Your doctor or specialist will likely make a diagnosis based on your answers to questions, a physical exam, and one or more tests. These tests may include:
For this test, you drink a solution containing a compound called barium or take a pill coated with barium. Barium coats the lining of the esophagus and stomach and it makes the organs visible. These images can help identify narrowing of the esophagus, other structural changes, a hiatal hernia, tumors or other abnormalities that could be causing symptoms.
Doctors guide a long, thin tube equipped with a tiny camera (endoscope) down your throat and into the esophagus. Using this instrument, your doctor can look for any unusual appearance of the esophagus and remove small tissue samples for testing. The esophagus may look different depending on the cause of inflammation, such as drug-induced or reflux esophagitis. You'll be lightly sedated during this test.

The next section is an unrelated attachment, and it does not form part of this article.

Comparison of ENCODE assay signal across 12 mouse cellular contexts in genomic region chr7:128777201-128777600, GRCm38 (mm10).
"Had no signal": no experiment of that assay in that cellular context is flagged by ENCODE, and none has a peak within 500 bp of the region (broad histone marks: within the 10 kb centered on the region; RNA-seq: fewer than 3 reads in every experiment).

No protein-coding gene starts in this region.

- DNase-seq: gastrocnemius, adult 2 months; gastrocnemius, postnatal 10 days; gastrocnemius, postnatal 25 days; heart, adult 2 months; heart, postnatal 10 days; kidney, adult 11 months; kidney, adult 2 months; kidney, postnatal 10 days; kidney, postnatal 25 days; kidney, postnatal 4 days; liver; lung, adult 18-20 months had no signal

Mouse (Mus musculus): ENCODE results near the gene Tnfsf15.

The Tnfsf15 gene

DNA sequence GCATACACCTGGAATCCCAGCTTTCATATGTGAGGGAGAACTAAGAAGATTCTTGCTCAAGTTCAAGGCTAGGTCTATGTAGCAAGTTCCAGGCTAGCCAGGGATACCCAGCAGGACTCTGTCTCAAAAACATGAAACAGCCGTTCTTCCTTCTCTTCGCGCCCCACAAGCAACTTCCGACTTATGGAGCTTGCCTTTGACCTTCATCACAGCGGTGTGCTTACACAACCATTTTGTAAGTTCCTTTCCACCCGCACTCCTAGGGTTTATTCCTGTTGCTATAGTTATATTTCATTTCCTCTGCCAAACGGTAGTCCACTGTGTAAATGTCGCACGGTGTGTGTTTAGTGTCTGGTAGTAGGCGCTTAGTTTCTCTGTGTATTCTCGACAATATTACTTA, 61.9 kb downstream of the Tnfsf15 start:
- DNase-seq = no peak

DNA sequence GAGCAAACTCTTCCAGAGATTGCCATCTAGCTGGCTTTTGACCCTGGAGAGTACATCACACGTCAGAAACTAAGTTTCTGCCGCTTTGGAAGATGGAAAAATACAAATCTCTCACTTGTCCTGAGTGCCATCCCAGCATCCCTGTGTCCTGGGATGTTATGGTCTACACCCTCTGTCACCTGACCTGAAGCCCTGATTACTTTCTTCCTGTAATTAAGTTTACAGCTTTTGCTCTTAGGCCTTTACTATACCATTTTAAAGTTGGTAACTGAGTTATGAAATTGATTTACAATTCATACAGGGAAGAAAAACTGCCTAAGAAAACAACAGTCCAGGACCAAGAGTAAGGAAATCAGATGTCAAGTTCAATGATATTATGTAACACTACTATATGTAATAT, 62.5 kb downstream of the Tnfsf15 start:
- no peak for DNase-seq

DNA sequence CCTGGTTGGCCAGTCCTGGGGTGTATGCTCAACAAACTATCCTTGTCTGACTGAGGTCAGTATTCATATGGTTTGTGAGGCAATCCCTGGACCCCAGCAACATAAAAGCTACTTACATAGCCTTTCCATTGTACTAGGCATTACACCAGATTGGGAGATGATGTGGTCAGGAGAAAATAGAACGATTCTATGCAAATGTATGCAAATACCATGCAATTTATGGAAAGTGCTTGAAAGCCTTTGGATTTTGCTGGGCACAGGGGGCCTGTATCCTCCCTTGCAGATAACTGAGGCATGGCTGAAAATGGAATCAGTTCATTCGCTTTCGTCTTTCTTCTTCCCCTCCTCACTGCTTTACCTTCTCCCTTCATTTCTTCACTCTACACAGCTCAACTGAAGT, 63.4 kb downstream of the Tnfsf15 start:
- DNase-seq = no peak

Small tissue samples removed (biopsy) during an endoscopic exam are sent to the lab for testing. Depending on the suspected cause of the disorder, tests may be used to:
Sep. 13, 2014
- Diagnose a bacterial, viral or fungal infection
- Determine the concentration of allergy-related white blood cells (eosinophils)
- Identify abnormal cells that would indicate esophageal cancer or precancerous changes
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- Eosinophilic esophagitis. American Academy of Asthma, Allergy & Immunology. http://www.aaaai.org/conditions-and-treatments/related-conditions/eosinophilic-esophagitis.aspx. Accessed July 17, 2014.
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